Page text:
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UK debt outlook cut from 'stable' to 'negative' by Fitch: What does it mean?


UK government debt outlook cut from stable to negative by US credit rating agency Fitch: What it means – and does it matter?

  • Fitch became the latest agency to raise concerns about the outlook for UK debt
  • The credit rating agency warned of ‘significant increase in fiscal deficits’
  • The move puts further pressure on the cost of debt as borrowing rises 

The outlook for UK government debt was slashed from ‘stable’ to ‘negative’ by Fitch yesterday as the New York credit rating agency reacted to the Chancellor’s ‘unfunded fiscal package’.

Fitch cited the Government’s ‘weakened political capital’ in justifying the change, warning that Kwasi Kwarteng’s poorly received mini-budget could lead to a ‘significant increase in fiscal deficits over the medium term’.

The agency also pointed to the absence of an independent Office for Budget Responsibility forecast and an apparent clash with the Bank of England’s strategy to fight inflation.

Fitch said: 'The government's weakened political capital could further undermine the credibility of and support for the government's fiscal strategy'

Fitch said: ‘The government’s weakened political capital could further undermine the credibility of and support for the government’s fiscal strategy’

Fitch said: ‘Although the Government reversed the elimination of the 45p top rate tax… the Government’s weakened political capital could further undermine the credibility of and support for the government’s fiscal strategy.’

Just a few days earlier, Fitch’s rival Standard & Poor’s threatened a credit downgrade on UK debt after assigning the country a ‘negative outlook’ in the wake of Kwarteng’s fiscal event.

The late September mini-budget precipitated a plunge in the value of sterling against the US dollar and caused the yield on government bonds – gilts – to soar, the latter of which required Bank of England intervention after it led to a potential crisis in the pensions market.

While Fitch and S&P maintained their credit ratings at AA- and AA, respectively, the change in outlook is another headache for the Government as the move weighs on investors’ perception of the riskiness of UK debt and therefore the compensation they demand in return for buying it.

Fitch, S&P and Moody’s are the three big credit rating agencies, charged with assessing how likely a borrower is to repay debts.

This information is used to help those buying or selling existing debts, such as gilts.

If a country has its rating downgraded, it means the ratings agency has slightly less confidence that it will be able to pay its existing debts, most likely because it believes the country’s economic outlook has weakened.

A country that has its rating downgraded can see its cost of borrowing rise – lenders will want a higher rate of interest to match the increased risk.

Bonds and prices 

In simple terms, when a country borrows money it issues bonds, which global investors buy in exchange for regular and reliable income from the issuing nation. 

These periodic interest payments are called coupons. 

Bonds are issued at a price known as par – for example £100 – with a set coupon paid over their duration and capital invested repaid at the end.

These bonds can then be traded on secondary markets, and their price can rise or fall above or below their par value.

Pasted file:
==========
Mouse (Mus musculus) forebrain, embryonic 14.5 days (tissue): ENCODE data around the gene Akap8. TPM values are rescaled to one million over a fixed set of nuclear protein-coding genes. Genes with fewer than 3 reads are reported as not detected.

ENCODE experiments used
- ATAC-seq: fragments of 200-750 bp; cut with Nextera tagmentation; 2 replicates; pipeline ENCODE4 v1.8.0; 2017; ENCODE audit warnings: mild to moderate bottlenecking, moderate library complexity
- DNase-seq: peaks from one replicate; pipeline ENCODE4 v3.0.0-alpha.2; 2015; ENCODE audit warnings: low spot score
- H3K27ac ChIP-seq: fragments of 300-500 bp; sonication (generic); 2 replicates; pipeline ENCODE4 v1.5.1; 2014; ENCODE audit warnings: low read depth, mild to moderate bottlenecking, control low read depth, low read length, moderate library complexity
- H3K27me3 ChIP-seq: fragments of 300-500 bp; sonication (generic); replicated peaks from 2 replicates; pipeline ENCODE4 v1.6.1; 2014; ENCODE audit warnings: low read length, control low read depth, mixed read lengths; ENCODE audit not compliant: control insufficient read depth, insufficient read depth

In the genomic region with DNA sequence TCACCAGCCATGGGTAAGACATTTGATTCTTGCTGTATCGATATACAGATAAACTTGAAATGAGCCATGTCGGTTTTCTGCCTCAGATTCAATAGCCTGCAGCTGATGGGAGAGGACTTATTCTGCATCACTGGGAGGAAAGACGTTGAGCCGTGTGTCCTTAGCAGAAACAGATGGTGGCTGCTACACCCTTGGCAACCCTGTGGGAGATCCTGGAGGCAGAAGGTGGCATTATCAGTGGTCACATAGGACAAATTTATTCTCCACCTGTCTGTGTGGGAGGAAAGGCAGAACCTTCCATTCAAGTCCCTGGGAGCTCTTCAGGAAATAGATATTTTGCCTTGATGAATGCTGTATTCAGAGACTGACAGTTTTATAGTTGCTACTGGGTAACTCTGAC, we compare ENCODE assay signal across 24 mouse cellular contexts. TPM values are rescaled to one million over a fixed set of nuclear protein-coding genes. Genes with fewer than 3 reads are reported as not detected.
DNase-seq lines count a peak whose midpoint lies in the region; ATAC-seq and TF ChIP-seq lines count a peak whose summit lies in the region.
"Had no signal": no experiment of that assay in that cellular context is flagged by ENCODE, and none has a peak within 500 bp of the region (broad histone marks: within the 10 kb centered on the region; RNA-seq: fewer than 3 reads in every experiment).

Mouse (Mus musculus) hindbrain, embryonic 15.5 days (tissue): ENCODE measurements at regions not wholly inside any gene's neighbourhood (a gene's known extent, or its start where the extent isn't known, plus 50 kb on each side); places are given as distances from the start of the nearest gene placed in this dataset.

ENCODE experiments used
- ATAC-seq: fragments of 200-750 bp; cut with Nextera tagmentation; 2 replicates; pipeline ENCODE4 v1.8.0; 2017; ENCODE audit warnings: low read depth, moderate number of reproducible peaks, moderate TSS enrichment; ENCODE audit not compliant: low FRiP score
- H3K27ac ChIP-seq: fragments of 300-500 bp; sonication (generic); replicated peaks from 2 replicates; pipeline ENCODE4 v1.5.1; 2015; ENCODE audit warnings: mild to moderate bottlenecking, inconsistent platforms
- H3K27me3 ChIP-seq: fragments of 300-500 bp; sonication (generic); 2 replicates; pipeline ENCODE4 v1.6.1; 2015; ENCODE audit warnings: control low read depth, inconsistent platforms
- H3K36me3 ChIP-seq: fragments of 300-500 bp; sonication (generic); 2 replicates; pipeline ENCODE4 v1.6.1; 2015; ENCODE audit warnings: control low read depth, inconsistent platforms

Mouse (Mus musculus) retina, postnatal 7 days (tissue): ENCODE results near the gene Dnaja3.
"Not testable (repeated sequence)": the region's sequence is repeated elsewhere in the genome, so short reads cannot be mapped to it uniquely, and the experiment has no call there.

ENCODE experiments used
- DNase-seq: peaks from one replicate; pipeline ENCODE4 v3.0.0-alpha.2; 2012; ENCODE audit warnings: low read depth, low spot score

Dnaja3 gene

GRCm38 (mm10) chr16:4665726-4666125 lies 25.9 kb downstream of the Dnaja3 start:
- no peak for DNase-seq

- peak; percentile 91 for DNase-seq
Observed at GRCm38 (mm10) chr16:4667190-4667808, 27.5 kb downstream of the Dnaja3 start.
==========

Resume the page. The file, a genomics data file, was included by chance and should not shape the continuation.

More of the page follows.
The price of a bond has an inverse relationship to the yield paid. 

When bonds are out of favour and trade below their par price, the buyer is purchasing the coupon payments at a discount and so their yield rises.

Vice versa if bonds are in high demand, they may trade above their par price and their yield will fall. 

The UK had its credit rating cut in 2017 by Moody’s – by three notches – from AAA to AA2, after Theresa May’s government rowed back on the austerity drive of former Chancellor George Osborne.

At the time, Moody’s also highlighted the economic risks that leaving the European Union posed to the world’s fifth-biggest economy.

Gilts sold off again on Thursday, bringing two-year, five-year, 10-year and 30-year yields to 4, 4.3, 4.1 and 4.3 per cent, respectively, by midday.

Gilt yields remain below their levels in the immediate aftermath of the mini-budget but are well above where they have been for most of this year, having started 2022 hovering at around 1 per cent.

Susannah Streeter, senior investment and markets analyst at Hargreaves Lansdown, said: ‘The Prime Minister’s [Conservative Conference] speech yesterday had nothing new to reassure markets and with political divisions widening within her party of how to pay for big tax cut promises, ratings agencies are far from impressed.

‘Fitch followed S&P to cut the outlook on the UK’s AA investment grade rating to negative from stable.

‘This matters because even without a downgrade the UK’s borrowing costs have risen sharply, and if the ‘stable’ rosette is ripped off, foreign creditors are going to demand even more money to fund the government’s growing debt pile. Moody’s has also warned that large unfunded tax cuts risks damaging the country’s debt affordability.’

Streeter added that gilt yields are ‘creeping higher again’ despite the BoE’s intervention and, if they continue to climb, the bank ‘may have to dive back into bond buying’.

Head of investment at Interactive Investor Victoria Scholar said: ‘There are serious concerns about the government’s unfunded stimulus measures and what the increased levels of borrowing will spell for the UK’s inflationary conundrum as well as its debt levels down the line.

‘The UK is already dealing with historically high debt levels in the aftermath of the pandemic when billions were spent on expensive emergency programmes such as the furlough scheme, track and track and the vaccine roll-out.’

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